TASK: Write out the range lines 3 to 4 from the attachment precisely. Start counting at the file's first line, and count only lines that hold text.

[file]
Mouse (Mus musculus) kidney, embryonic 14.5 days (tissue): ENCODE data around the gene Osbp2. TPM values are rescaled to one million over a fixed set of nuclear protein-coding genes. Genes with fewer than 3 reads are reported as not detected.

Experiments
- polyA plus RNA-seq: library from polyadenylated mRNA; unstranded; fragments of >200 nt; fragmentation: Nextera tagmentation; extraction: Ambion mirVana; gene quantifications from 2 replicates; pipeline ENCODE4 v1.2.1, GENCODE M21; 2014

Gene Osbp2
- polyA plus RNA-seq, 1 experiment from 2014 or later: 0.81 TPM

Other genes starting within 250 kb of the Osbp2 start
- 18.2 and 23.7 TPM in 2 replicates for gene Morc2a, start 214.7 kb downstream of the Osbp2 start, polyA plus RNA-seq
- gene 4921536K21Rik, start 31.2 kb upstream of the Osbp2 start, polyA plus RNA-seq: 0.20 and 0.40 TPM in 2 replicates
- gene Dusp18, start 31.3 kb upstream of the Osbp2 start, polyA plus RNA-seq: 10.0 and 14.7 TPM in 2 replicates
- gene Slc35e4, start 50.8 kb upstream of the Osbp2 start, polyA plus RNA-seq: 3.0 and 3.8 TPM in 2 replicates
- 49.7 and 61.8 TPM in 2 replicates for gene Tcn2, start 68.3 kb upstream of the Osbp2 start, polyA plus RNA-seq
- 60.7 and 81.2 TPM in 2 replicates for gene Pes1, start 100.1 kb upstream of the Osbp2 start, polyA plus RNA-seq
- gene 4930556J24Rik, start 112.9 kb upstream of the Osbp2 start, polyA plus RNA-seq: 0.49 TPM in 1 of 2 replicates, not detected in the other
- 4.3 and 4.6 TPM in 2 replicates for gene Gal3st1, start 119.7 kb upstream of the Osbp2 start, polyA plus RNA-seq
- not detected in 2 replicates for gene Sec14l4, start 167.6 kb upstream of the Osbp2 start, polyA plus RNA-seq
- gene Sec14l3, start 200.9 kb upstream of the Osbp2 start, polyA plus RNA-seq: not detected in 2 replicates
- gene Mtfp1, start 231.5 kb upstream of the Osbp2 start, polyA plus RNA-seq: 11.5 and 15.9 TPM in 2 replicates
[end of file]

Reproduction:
- polyA plus RNA-seq: library from polyadenylated mRNA; unstranded; fragments of >200 nt; fragmentation: Nextera tagmentation; extraction: Ambion mirVana; gene quantifications from 2 replicates; pipeline ENCODE4 v1.2.1, GENCODE M21; 2014

Gene Osbp2